Surely (or at least hopefully) I'm not the first to wonder about this (but a search on "StackEye security" gets me nothing).

All I really want to do is follow users on StackExchange and so I followed my nose to a ~10 year old canonical answer for doing so. So far so good, let's install the StackEye extension in Chrome then.

But what I see there makes my blood run cold. Can it really, truly Read and change all your data on all websites? And which should worry me more? Read and Change or ALL?


So my question is what is the basic tenet of RSS security that applies here because I can't imagine that things are as bad as this makes it sound.

For example:

  • Are there any permanent risks to my device or would the "worst that could happen" still be ephemeral, affecting only the current view of the page?
  • Can the extension change modify unrelated cookies or install tracking?
  • What am I really giving up (if anything) if I go ahead and click [Add Extension]?

1 Answer 1


Given that what you're asking about is a browser extension and you're showing the confirmation dialog for installing the extension into your Chrome browser, I'd suggest that you investigate security issues for browser extensions in general and the permission this browser extension is asking for that maps to the browser asking you to confirm "Read and change all your data on all websites".

To talk about the issues for the specific browser extension which you're asking about, "StackEye", would require detailed examination of the code for that browser extension. I'm not going to do that here for multiple reasons.

Installing a browser extension asking for that permission is VERY insecure

The short answer is that the permission which that dialog is asking for gives the browser extension the ability to "read and change all your data on all websites", which really means what it says, and, yes, should be considered a massive security issue. It, effectively, allows the browser extension to do anything it wants to do with respect to the data sent and received from all websites (except some browser-specific sites which the browser itself excludes from being modified). That, effectively, means that if it's possible for you to browse to a site, then the browser extension can do anything on that site that you could do. The browser extension doesn't require you to actually browse to the site, nor display to you what it's doing.

Note: there are still some limitations as to what it can do, but most of those effectively don't really matter for most people.

Are there any permanent risks to my device or would the "worst that could happen" still be ephemeral, affecting only the current view of the page?

Yes, there are permanent risks, if you consider anything you could do on any site to be permanent. On the other hand, the extension shouldn't be able to make permanent changes to your browser (i.e. changes which you can't change back), but may make changes which you don't know you should change back or cause you to do something on your system which does make permanent changes to your system (e.g. change a download that you later install to something else).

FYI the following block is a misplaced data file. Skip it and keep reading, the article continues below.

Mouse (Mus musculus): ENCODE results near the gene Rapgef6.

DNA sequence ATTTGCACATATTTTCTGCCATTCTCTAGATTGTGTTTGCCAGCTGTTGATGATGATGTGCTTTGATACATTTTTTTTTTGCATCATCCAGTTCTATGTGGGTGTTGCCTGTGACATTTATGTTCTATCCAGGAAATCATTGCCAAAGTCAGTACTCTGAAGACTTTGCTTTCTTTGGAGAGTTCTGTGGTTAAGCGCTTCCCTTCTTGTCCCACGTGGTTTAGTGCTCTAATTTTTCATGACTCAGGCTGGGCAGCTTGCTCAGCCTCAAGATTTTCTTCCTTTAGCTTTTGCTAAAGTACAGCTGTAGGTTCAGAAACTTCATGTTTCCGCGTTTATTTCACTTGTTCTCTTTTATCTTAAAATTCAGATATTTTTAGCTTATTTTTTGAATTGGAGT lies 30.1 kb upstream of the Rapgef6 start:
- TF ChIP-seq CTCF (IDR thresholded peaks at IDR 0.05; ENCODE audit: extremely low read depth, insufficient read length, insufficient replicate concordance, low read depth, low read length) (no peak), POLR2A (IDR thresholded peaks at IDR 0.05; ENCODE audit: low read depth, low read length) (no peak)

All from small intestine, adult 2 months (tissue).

No, it doesn't mean that it's only the current view of the page.

What am I really giving up (if anything) if I go ahead and click [Add Extension]?

You're giving up everything that most people care about with respect to the security of their browsing experience. There are things that the browser extension still won't be able to do, but those are mostly browser-internal things. The browser extension won't be able to make changes directly to your system outside your browser, but could change the contents of something you later choose to download and install on your machine.

What I do with such extensions

I do one of the following (when it's not an extension I wrote):

  1. Not install the extension
  2. Download the extension's source code and take a detailed look at what it's actually doing to see if I want to allow it, and then not auto-update. All browser extensions are primarily JavaScript, HTML, and CSS, which is delivered to the browser as source code in a compressed archive, so you can look at the source code for almost everything. If the browser extension makes it hard for you to do so (e.g. minimizing, obfuscation, and/or dynamically loading additional code from the web into sites), then that's usually a big red flag.
  3. Install it in a dedicated browser profile (called "person" in Chrome) with which I've only ever accessed sites for which I don't care if the browser extension has complete access. [Note: if it's a site on which you pay for anything, then the browser extension has access to your payment method and could use that payment method anywhere else that it wanted to. Depending on the site, the browser extension might be able to get the payment method details from the site, even if you've never entered them in that browser profile.]
  4. Hope that the person/people who wrote the extension can be trusted with access to everything.
  • Thank you that's exactly what I wanted to know and in my experience "hoping" is a pretty terrible option.
    – IV.
    Feb 8, 2023 at 17:12

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